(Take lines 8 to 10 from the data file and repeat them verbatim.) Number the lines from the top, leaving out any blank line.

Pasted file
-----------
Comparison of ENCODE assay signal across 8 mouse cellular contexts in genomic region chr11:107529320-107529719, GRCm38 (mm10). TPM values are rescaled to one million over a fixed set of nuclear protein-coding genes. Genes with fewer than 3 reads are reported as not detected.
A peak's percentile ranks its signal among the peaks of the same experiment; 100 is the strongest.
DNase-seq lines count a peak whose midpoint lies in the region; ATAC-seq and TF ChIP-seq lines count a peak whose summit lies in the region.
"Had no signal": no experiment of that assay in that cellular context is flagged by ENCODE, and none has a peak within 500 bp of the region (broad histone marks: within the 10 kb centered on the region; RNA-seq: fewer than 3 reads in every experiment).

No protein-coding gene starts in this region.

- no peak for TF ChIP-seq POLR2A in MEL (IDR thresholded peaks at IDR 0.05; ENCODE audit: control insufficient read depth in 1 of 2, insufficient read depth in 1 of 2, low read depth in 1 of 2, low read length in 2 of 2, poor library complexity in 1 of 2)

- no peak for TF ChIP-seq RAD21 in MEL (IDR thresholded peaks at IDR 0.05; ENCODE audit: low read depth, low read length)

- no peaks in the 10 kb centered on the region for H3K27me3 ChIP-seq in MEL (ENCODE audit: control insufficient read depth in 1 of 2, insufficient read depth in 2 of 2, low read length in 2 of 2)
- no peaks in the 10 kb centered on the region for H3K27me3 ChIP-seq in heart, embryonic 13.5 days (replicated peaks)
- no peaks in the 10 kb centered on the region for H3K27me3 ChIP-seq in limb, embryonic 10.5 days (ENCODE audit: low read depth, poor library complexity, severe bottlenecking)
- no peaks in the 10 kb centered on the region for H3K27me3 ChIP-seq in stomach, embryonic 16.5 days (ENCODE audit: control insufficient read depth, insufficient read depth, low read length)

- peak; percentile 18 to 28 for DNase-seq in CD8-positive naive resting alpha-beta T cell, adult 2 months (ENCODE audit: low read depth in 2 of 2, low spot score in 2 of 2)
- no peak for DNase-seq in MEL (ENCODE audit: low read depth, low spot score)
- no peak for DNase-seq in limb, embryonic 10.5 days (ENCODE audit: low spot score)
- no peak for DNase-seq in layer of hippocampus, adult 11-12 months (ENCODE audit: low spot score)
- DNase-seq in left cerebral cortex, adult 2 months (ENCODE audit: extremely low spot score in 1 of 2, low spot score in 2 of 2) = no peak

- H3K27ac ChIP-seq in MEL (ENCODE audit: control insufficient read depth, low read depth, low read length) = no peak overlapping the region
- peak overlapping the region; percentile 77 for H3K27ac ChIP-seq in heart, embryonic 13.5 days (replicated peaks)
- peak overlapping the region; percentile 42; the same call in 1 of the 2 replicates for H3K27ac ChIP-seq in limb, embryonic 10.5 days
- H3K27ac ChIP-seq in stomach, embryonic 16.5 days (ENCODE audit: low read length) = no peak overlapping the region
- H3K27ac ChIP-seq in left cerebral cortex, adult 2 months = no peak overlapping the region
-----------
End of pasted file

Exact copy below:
- no peaks in the 10 kb centered on the region for H3K27me3 ChIP-seq in MEL (ENCODE audit: control insufficient read depth in 1 of 2, insufficient read depth in 2 of 2, low read length in 2 of 2)
- no peaks in the 10 kb centered on the region for H3K27me3 ChIP-seq in heart, embryonic 13.5 days (replicated peaks)
- no peaks in the 10 kb centered on the region for H3K27me3 ChIP-seq in limb, embryonic 10.5 days (ENCODE audit: low read depth, poor library complexity, severe bottlenecking)